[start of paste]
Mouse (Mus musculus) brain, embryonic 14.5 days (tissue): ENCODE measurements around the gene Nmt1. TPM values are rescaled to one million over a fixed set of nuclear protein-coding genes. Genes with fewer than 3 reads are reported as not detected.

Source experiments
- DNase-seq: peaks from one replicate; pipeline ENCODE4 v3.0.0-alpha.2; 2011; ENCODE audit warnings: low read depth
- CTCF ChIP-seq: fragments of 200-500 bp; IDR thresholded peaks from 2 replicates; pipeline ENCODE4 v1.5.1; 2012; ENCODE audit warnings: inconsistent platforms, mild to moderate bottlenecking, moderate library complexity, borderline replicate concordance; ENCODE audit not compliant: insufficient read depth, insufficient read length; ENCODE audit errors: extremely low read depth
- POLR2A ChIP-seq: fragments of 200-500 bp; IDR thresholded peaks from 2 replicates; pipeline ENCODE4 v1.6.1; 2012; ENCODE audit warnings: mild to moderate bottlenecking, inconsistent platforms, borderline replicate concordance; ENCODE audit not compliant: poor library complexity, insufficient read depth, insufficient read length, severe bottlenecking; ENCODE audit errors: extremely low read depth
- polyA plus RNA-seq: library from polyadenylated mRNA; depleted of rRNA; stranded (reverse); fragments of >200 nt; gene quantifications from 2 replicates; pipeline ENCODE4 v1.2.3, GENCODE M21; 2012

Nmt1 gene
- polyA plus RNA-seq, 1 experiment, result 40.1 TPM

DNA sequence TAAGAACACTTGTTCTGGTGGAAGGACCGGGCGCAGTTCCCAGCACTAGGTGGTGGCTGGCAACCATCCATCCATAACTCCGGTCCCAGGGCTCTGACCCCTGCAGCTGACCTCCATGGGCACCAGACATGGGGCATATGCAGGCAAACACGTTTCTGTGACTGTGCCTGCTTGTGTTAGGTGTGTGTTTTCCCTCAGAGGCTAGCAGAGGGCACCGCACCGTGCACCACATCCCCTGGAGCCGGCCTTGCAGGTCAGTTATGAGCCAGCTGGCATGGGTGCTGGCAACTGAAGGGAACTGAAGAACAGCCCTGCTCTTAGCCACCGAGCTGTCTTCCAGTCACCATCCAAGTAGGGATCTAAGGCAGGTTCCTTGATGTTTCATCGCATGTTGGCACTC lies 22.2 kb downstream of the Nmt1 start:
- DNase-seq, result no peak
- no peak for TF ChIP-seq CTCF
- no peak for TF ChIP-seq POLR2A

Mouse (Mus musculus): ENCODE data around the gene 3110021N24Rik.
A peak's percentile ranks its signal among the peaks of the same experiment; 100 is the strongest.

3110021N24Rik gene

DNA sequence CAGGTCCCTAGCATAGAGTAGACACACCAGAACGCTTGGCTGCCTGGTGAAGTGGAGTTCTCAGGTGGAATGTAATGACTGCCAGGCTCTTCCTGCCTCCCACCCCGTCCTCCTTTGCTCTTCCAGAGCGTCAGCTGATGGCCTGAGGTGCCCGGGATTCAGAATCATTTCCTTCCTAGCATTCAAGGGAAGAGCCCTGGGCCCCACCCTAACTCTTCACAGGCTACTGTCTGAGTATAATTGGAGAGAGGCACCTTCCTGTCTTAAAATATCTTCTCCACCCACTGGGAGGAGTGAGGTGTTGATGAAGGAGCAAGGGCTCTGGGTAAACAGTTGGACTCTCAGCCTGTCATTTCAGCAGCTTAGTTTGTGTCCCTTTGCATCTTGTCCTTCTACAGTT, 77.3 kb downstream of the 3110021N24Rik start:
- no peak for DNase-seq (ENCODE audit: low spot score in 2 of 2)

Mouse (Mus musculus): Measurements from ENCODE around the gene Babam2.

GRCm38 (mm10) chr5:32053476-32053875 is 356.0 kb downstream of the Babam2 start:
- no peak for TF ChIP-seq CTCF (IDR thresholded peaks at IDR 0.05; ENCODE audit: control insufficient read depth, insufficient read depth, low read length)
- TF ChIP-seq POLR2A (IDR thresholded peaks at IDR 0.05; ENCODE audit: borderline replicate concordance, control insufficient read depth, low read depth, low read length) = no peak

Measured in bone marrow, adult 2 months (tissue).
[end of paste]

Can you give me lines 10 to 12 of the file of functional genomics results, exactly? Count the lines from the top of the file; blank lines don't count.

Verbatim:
- DNase-seq, result no peak
- no peak for TF ChIP-seq CTCF
- no peak for TF ChIP-seq POLR2A